http://www.profootballweekly.com/2012/0 ... l-thinking
Numbers crunching starting to change NFL thinking
Posted Aug. 17, 2012 @ 5:59 p.m. ET
By Eric Edholm
Fans and media have asked the question for years, wondering when the sabermetric world of baseball — brought to the mainstream via the bestseller list and Hollywood, through “Moneyball” — would migrate to the NFL.
Something certainly has been lost in translation with advanced numbers crunching between the statistically integral nature of baseball, a sport comprised of one-on-one matchups, and football, a team sport where 11 players (in theory) work together toward a common goal. Another problem: Numbers often lie, or at least mislead, in football as adjunct metrics. It’s not always as clean and quantifiable, we’ve found, as it is in baseball.
However, there clearly is something to be gained from advanced statistical analysis. It’s being done around the National Football League, perhaps slightly on the margins, but the connection is being made with more teams than you would think. Its integration into football culture has been slow but progressive.
ESPN has developed its own Total QBR number in an effort to more accurately quantify quarterback play over what is deemed to be the antiquated formula of passer ratings that still populate statistical ledgers but are taken less as gospel these days.
Several statistics-driven football websites have developed their own metrics and have grown in popularity with numbers-hungry fans. Pro Football Focus combs through every NFL play to determine grades on every player, regardless of position, including tougher-to-quantify positions such as offensive linemen and defensive backs. Football Outsiders uses incredibly arcane numbers such as the stumble-off-the-tongue DVOA (Defense-adjusted Value Over Average) as sort of a football equivalent to the Bill James-developed “win shares” in baseball. And people are paying attention to them.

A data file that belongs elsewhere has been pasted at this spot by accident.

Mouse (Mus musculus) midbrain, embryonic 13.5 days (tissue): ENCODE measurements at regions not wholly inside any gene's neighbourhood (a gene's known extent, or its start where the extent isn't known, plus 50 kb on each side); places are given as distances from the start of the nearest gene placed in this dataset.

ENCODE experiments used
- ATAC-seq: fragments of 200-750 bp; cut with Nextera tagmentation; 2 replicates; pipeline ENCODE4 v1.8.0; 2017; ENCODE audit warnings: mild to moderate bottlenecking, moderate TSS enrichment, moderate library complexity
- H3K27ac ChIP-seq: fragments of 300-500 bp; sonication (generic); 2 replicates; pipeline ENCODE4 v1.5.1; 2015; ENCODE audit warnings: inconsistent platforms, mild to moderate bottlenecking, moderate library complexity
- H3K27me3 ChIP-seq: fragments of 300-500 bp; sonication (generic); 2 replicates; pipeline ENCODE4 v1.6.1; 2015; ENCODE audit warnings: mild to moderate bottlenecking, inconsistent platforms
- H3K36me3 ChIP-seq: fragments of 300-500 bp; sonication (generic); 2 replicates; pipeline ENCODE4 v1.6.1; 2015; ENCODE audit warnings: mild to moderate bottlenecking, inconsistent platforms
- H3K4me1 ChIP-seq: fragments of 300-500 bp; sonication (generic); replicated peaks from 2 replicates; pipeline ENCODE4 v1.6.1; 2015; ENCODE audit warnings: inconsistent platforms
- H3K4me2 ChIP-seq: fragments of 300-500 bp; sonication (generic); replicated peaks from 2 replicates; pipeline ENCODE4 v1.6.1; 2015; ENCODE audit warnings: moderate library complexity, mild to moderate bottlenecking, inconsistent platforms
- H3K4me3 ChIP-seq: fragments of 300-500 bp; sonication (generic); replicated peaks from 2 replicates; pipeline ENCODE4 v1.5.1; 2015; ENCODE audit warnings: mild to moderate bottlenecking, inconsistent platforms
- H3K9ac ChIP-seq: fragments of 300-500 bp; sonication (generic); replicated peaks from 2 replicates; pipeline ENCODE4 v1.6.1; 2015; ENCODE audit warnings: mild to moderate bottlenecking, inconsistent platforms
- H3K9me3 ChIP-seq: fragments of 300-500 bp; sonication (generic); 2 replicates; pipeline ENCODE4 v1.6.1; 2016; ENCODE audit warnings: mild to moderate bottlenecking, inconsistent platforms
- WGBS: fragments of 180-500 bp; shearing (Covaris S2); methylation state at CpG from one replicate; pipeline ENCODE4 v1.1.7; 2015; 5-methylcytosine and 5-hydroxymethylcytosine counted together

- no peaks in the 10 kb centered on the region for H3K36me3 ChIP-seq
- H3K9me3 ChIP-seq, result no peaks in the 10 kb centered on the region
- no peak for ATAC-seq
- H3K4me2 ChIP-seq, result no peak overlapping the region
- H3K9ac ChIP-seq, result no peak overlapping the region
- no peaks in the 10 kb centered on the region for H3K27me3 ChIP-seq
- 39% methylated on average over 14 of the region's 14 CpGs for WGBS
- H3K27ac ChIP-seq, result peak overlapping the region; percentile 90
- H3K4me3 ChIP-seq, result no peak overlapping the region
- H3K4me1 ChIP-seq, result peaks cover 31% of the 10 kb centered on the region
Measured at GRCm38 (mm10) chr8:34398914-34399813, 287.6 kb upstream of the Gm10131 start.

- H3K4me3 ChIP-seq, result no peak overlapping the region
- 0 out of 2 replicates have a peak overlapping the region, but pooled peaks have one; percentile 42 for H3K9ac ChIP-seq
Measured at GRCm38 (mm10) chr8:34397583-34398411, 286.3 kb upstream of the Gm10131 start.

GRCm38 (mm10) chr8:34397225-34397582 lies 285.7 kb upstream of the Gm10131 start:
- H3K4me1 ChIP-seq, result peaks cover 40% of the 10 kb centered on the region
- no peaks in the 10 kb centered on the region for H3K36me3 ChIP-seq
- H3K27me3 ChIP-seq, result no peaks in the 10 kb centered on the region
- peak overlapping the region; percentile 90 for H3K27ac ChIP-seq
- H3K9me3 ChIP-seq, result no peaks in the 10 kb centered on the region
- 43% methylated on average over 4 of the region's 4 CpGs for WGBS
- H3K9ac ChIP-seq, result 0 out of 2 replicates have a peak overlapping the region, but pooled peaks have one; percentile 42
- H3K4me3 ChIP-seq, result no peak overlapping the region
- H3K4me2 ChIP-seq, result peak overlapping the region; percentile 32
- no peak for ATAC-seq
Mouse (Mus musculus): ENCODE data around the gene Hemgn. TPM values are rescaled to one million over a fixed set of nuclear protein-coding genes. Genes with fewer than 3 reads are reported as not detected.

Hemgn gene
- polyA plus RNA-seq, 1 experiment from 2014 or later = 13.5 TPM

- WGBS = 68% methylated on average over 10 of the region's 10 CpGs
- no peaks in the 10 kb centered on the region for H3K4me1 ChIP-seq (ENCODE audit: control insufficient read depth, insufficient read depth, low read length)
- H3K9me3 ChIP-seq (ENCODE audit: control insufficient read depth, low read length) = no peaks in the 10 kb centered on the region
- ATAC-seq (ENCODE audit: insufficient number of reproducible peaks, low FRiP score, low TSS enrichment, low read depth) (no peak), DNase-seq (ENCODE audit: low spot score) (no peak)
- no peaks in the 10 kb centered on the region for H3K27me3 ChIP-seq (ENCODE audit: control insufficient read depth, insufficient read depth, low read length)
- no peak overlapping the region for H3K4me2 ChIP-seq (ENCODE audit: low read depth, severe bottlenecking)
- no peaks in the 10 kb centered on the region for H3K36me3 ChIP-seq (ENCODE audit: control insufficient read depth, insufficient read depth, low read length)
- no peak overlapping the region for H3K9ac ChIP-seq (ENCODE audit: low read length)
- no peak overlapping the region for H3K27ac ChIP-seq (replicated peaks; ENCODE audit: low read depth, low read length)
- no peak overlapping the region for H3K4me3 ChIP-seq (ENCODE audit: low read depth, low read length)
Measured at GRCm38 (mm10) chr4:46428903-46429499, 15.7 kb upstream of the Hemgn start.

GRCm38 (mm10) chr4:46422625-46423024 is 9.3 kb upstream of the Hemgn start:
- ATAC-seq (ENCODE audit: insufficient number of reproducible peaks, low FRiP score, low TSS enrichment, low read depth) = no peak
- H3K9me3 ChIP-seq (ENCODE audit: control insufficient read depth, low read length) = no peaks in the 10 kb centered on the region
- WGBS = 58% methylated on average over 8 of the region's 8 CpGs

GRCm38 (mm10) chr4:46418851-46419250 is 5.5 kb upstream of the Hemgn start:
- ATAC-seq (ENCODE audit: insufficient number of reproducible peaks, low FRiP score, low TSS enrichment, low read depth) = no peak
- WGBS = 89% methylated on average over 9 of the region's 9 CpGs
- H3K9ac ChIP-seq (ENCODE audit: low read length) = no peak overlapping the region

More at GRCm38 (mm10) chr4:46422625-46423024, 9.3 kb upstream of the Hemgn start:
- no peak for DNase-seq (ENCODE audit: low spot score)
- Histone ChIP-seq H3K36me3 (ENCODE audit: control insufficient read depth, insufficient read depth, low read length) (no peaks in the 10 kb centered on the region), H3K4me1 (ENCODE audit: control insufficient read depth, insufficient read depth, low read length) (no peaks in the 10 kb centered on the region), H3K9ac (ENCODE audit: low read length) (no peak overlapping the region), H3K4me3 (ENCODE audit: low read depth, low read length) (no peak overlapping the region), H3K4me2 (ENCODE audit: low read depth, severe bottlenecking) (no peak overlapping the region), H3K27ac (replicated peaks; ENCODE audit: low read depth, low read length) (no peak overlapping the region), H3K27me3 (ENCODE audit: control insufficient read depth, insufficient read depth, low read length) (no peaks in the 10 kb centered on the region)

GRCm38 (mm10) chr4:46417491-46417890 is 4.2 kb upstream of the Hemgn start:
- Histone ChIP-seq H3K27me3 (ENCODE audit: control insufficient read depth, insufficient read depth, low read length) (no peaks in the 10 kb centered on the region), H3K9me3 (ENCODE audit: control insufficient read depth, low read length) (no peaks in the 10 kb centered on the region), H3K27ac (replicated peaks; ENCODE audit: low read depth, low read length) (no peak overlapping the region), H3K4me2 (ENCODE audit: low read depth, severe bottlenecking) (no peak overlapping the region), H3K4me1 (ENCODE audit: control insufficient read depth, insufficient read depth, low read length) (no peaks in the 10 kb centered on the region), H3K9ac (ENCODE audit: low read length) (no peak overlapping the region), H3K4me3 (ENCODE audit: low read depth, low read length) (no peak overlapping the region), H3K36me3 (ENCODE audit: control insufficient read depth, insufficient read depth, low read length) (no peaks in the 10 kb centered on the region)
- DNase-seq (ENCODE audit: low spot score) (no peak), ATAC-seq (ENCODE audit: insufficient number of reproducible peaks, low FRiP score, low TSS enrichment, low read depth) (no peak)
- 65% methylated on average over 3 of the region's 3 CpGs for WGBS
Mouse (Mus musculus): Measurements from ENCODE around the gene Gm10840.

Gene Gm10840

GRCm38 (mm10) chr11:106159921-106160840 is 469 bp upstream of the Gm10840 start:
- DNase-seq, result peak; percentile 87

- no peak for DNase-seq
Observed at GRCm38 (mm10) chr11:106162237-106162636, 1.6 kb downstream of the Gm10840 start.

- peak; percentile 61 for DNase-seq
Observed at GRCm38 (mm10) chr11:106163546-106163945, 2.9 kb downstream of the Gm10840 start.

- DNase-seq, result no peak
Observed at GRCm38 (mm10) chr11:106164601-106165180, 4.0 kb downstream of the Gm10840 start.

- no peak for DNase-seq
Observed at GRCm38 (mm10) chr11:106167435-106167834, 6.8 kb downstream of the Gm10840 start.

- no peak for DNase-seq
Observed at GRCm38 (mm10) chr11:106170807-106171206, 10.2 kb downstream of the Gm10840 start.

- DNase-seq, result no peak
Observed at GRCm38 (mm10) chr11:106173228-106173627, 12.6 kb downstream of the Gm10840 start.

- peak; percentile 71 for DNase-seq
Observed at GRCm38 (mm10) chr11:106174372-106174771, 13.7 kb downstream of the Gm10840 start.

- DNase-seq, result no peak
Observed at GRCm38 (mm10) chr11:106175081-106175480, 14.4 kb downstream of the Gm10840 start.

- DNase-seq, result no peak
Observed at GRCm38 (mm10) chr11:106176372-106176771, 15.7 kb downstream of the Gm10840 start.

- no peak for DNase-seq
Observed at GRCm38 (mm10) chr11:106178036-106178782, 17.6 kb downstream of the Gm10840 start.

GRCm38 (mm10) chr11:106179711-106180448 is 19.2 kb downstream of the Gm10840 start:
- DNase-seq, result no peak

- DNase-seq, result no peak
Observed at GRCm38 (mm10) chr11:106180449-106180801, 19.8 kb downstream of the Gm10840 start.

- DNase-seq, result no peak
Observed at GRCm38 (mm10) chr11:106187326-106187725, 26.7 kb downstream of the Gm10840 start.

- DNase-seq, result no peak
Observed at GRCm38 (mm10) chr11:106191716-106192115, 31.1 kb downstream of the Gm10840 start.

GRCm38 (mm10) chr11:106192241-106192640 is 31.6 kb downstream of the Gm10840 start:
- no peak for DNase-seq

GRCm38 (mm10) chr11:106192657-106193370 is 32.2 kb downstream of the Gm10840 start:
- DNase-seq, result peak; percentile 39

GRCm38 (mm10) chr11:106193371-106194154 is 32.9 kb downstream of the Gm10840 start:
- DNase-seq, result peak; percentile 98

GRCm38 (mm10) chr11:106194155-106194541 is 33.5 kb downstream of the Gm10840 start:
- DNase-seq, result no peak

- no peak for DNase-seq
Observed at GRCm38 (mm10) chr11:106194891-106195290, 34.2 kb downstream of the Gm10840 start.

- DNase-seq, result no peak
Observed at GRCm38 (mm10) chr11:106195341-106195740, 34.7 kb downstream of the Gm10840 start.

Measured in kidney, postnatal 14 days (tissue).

These numbers-based systems are now leaking their way into mainstream football thought. More interestingly, NFL teams are paying more attention to statistics and how to use them better. Some teams — not all, certainly — have developed a utility for these numbers in how they craft their rosters and make strategic decisions in games.
Full-scale revolution? Hardly. But it’s another tool in the shed, and an increasingly important one, too.
As a new generation of football thinkers take over head-coaching, coordinating and front-office positions, the NFL has become more open to out-of-the-box ideas, using fascinating statistical evidence to debunk many long-held football axioms.
One of the leaders in this field just happens to be an old standby. STATS LLC, which has been a global leader in sports statistics (not just in football) since the 1980s, has created content that embraces this new approach to statistical management, and NFL teams are buying in.
STATS is not trying to reshape football thinking, necessarily, although it has come up with some interesting new ways to interpret the numbers. It is just providing teams with a shiny new tool with which to do so.
Although the company won’t say which NFL teams have purchased the ICE (Interactive Collaboration and Evaluation) program it developed, STATS will say that four NFL clubs already are on board and it expects “around a dozen total” to purchase the software to help them run their franchises.
What does it do?